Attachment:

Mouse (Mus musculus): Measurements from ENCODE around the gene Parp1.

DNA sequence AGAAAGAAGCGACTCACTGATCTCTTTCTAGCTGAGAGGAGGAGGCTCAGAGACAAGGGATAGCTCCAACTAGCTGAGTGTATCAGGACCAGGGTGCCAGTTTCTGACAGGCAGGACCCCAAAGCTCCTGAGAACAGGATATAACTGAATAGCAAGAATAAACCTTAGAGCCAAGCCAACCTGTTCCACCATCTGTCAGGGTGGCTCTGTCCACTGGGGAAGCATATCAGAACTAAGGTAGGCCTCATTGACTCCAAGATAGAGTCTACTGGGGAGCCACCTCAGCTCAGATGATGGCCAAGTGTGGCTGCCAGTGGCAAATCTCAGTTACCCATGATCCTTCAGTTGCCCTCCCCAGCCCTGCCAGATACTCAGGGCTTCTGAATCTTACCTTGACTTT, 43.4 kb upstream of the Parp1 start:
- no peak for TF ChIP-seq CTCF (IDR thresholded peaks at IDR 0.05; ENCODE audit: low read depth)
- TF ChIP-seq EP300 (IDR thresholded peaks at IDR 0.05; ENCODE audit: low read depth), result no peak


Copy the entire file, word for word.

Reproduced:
Mouse (Mus musculus): Measurements from ENCODE around the gene Parp1.

DNA sequence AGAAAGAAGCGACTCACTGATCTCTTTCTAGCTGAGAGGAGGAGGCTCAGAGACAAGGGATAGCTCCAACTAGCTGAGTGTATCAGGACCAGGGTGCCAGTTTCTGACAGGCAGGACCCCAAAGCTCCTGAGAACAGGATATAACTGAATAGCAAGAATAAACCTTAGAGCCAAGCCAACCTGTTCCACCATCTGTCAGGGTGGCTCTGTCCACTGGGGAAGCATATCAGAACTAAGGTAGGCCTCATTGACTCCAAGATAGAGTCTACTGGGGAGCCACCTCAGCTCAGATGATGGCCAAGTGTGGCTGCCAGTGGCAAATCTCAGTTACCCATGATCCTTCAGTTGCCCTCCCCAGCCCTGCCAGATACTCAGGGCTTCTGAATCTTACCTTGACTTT, 43.4 kb upstream of the Parp1 start:
- no peak for TF ChIP-seq CTCF (IDR thresholded peaks at IDR 0.05; ENCODE audit: low read depth)
- TF ChIP-seq EP300 (IDR thresholded peaks at IDR 0.05; ENCODE audit: low read depth), result no peak